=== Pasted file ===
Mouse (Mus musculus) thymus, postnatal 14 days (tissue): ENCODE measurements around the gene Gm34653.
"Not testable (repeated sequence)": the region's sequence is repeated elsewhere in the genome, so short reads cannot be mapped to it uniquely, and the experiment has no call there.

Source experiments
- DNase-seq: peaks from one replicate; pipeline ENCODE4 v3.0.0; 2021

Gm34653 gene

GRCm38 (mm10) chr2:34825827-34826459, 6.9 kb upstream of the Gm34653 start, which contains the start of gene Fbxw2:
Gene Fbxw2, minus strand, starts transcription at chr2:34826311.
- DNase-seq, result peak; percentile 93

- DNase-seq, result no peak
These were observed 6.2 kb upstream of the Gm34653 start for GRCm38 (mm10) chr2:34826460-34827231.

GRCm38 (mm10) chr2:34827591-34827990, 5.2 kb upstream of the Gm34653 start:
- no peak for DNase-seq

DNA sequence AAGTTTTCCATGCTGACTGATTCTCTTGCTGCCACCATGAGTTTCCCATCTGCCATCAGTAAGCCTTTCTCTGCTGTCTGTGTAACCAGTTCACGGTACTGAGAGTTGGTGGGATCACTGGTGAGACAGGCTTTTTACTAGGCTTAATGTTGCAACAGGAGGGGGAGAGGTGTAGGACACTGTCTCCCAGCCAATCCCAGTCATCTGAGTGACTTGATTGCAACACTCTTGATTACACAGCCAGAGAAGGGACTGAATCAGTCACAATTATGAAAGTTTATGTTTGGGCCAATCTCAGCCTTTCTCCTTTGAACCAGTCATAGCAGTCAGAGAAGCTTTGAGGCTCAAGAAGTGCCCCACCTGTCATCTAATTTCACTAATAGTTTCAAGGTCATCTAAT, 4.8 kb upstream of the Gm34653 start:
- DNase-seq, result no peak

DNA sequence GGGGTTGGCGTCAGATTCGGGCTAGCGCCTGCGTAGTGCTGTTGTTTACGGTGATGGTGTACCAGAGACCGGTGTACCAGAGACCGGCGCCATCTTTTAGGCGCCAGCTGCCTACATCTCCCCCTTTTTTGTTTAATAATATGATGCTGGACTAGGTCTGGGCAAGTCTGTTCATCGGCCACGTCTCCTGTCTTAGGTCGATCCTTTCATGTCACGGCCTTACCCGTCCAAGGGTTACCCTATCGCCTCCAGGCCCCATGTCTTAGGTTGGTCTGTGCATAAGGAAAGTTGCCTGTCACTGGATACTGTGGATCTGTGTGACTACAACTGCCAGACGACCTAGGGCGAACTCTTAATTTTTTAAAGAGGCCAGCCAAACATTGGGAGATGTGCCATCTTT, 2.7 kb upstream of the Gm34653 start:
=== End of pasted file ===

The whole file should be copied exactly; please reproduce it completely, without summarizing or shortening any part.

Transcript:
Mouse (Mus musculus) thymus, postnatal 14 days (tissue): ENCODE measurements around the gene Gm34653.
"Not testable (repeated sequence)": the region's sequence is repeated elsewhere in the genome, so short reads cannot be mapped to it uniquely, and the experiment has no call there.

Source experiments
- DNase-seq: peaks from one replicate; pipeline ENCODE4 v3.0.0; 2021

Gm34653 gene

GRCm38 (mm10) chr2:34825827-34826459, 6.9 kb upstream of the Gm34653 start, which contains the start of gene Fbxw2:
Gene Fbxw2, minus strand, starts transcription at chr2:34826311.
- DNase-seq, result peak; percentile 93

- DNase-seq, result no peak
These were observed 6.2 kb upstream of the Gm34653 start for GRCm38 (mm10) chr2:34826460-34827231.

GRCm38 (mm10) chr2:34827591-34827990, 5.2 kb upstream of the Gm34653 start:
- no peak for DNase-seq

DNA sequence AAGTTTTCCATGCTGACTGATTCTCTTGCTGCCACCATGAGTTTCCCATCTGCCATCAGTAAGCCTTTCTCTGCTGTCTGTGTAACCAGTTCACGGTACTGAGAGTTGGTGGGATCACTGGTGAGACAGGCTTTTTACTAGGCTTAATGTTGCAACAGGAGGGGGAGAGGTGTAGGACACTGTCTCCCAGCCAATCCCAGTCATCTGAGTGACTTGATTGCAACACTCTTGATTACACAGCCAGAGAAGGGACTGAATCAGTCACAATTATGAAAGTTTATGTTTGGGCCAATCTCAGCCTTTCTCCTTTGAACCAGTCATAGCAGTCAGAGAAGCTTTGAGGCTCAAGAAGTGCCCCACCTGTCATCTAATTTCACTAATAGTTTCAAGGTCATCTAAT, 4.8 kb upstream of the Gm34653 start:
- DNase-seq, result no peak

DNA sequence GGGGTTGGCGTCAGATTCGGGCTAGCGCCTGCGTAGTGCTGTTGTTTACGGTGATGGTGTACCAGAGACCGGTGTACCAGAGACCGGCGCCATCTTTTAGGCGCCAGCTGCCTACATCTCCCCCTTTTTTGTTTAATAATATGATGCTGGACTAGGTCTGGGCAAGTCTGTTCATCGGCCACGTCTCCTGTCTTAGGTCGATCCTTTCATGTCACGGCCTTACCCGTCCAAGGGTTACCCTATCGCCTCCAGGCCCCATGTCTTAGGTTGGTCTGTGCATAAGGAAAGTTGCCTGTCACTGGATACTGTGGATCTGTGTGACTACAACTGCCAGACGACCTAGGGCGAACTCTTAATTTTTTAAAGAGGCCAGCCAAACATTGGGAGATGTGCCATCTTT, 2.7 kb upstream of the Gm34653 start: